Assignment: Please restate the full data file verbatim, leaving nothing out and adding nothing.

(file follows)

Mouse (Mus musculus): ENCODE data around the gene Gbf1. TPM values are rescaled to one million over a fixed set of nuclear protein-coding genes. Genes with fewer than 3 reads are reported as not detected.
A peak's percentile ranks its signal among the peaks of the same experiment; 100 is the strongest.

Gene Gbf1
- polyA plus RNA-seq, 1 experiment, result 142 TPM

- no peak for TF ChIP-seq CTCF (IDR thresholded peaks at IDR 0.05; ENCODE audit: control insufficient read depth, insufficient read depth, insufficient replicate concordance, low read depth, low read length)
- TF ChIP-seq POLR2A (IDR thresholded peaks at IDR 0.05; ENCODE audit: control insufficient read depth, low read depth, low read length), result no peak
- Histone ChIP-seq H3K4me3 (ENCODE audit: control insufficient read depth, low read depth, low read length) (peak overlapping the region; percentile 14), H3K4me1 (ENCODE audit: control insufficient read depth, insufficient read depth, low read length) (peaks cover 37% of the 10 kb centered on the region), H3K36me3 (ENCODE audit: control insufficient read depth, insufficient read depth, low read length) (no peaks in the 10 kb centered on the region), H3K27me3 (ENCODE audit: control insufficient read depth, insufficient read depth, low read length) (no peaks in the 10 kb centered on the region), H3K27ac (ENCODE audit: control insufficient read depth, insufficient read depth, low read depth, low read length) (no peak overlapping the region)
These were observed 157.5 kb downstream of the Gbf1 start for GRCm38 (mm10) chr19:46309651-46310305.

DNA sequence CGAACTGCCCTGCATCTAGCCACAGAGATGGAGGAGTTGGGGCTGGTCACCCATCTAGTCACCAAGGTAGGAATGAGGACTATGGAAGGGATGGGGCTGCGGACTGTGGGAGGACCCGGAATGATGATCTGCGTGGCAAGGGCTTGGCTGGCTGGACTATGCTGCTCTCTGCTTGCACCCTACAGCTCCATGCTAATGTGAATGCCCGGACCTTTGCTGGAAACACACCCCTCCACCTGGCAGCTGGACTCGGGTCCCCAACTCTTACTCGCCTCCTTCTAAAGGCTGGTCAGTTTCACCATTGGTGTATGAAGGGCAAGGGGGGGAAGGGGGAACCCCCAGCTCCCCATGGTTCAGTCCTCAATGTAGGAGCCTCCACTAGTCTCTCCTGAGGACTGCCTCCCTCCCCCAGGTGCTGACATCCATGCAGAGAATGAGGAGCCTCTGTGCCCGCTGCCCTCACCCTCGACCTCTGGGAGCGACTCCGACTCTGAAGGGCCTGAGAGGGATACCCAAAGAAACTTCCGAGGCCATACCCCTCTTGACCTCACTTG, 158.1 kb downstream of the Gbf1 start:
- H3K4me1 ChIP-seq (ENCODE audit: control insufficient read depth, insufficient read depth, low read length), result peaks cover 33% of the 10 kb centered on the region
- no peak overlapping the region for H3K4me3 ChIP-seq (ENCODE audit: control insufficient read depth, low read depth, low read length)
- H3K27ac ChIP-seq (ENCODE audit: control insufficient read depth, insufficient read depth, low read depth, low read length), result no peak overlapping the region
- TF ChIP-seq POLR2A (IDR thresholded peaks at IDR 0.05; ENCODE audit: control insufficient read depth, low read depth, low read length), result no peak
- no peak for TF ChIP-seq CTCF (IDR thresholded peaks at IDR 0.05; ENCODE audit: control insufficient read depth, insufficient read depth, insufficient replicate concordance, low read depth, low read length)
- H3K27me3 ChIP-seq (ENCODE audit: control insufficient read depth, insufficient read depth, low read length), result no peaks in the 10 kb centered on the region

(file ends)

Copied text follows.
Mouse (Mus musculus): ENCODE data around the gene Gbf1. TPM values are rescaled to one million over a fixed set of nuclear protein-coding genes. Genes with fewer than 3 reads are reported as not detected.
A peak's percentile ranks its signal among the peaks of the same experiment; 100 is the strongest.

Gene Gbf1
- polyA plus RNA-seq, 1 experiment, result 142 TPM

- no peak for TF ChIP-seq CTCF (IDR thresholded peaks at IDR 0.05; ENCODE audit: control insufficient read depth, insufficient read depth, insufficient replicate concordance, low read depth, low read length)
- TF ChIP-seq POLR2A (IDR thresholded peaks at IDR 0.05; ENCODE audit: control insufficient read depth, low read depth, low read length), result no peak
- Histone ChIP-seq H3K4me3 (ENCODE audit: control insufficient read depth, low read depth, low read length) (peak overlapping the region; percentile 14), H3K4me1 (ENCODE audit: control insufficient read depth, insufficient read depth, low read length) (peaks cover 37% of the 10 kb centered on the region), H3K36me3 (ENCODE audit: control insufficient read depth, insufficient read depth, low read length) (no peaks in the 10 kb centered on the region), H3K27me3 (ENCODE audit: control insufficient read depth, insufficient read depth, low read length) (no peaks in the 10 kb centered on the region), H3K27ac (ENCODE audit: control insufficient read depth, insufficient read depth, low read depth, low read length) (no peak overlapping the region)
These were observed 157.5 kb downstream of the Gbf1 start for GRCm38 (mm10) chr19:46309651-46310305.

DNA sequence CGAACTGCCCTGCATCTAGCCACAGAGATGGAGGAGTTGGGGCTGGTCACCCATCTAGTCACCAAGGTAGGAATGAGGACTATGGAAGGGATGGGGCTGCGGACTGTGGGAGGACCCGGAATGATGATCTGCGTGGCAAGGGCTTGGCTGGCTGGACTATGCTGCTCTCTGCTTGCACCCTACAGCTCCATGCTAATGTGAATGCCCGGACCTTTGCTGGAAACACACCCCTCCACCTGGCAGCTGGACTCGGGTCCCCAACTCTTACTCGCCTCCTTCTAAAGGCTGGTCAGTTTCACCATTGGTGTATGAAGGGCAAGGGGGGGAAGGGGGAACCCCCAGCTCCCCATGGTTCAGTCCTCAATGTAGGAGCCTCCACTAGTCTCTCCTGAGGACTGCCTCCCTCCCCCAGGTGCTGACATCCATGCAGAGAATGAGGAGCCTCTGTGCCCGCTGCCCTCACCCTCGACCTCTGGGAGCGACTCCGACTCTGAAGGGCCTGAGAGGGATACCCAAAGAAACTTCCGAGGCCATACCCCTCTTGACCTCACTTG, 158.1 kb downstream of the Gbf1 start:
- H3K4me1 ChIP-seq (ENCODE audit: control insufficient read depth, insufficient read depth, low read length), result peaks cover 33% of the 10 kb centered on the region
- no peak overlapping the region for H3K4me3 ChIP-seq (ENCODE audit: control insufficient read depth, low read depth, low read length)
- H3K27ac ChIP-seq (ENCODE audit: control insufficient read depth, insufficient read depth, low read depth, low read length), result no peak overlapping the region
- TF ChIP-seq POLR2A (IDR thresholded peaks at IDR 0.05; ENCODE audit: control insufficient read depth, low read depth, low read length), result no peak
- no peak for TF ChIP-seq CTCF (IDR thresholded peaks at IDR 0.05; ENCODE audit: control insufficient read depth, insufficient read depth, insufficient replicate concordance, low read depth, low read length)
- H3K27me3 ChIP-seq (ENCODE audit: control insufficient read depth, insufficient read depth, low read length), result no peaks in the 10 kb centered on the region